How much longer will TVA be allowed to compete with private industry? Where’s the outrage?
October 12, 2015
With great advantages over privately owned utilities. TVA has continued to “outlive its usefulness,” as the current Washington administration asserts. You can romance TVA’s history and glorify its past but that’s for the novel writers. The Site Selection magazine, September issue, has a Utopian tale of the struggles the federal government trying to woo Google through the diligence of 200 federal employees and thousands of e-mails, so they say. If this tale is not beginning to make your blood boil, it should.
Through extremely secret negotiations, Google warned the locals involved not to leak what Google had planned; TVA has yet to reveal the details of the deal between Google and TVA as if this was the normal thing to do. Google can follow its own lights but it is a different story with TVA, a federal agency. TVA has pulled this trick before but nothing approaching a $600,000 million project. TVA’s trick? Do not respond to inquiries they do not like; being competitive, you know.
In other deals TVA has made, the Freedom of Information Act (FOIA) doesn’t even work; FOIA has become another federal agency the Congress has ignored.
Some specific questions about this highly unusual deal between TVA and Google:
- What did TVA grant in the “easement” of approximately 360 acres to Google?
- Will TVA provide Google only renewable electricity?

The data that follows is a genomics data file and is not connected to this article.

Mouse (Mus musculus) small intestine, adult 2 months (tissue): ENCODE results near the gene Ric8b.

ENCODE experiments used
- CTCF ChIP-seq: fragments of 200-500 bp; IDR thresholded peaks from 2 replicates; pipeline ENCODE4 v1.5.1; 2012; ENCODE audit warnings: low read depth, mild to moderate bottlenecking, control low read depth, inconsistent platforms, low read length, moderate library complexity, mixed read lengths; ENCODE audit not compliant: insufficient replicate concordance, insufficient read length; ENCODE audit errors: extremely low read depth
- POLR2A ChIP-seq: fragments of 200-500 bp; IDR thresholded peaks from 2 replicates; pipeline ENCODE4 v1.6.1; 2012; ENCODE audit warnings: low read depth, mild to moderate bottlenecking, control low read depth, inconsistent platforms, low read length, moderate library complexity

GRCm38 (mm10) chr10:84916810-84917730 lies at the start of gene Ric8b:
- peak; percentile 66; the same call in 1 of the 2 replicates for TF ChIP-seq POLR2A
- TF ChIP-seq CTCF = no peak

- Did TVA work out a special rate for Google?
- How does TVA justify going around the specific laws which prohibit the sale or lease (or through “easement”) instead of using the bidding process?
- The recent disposal of federal property in N. Alabama had such over lording of federal rules that it is unlikely much of it will be sold by the communities very quickly. Why is this land disposal so different from the Google deal?
TVA has nearly 300 acres of surplus property it has had in inventory for decades. Will TVA “fast track” these holdings like or similar to the Google transaction? Since this is federal property involved, what right does TVA have to take the proceeds of the sale of its assets for its own use? A sale means the proceeds belong to the American taxpayer (you and me as well as TVA ratepayers); it should be deposited in a U.S. Treasury account.
The problem here is that TVA is competing with private enterprise. It is wrong for the federal government to compete with taxpaying utilities that through legitimate competition and innovation drive the cost of electricity down. TVA, a monopoly, cannot even beat surrounding electricity suppliers. State PSC’s, at least, act as watchdogs for the public but they play no part in TVA’s central planning.
There have been many advocates for the dissolution of TVA even before President Eisenhower. Somehow, though, TVA has maintained its role as “the largest public provider of electricity” in the United States, not a proud achievement. And from my view, “how can so many be wrong?” It will be writ someday that TVA started as a disaster in 1933 and ended up deeply in debt as a jumble of a socialistic mix resembling private enterprise.
It is capitalism that made this a great nation, not growth in government; and it is projects like TVA that will turn this country into a capitulation nation unlike the principles laid down by our Founding Fathers over 200 years ago.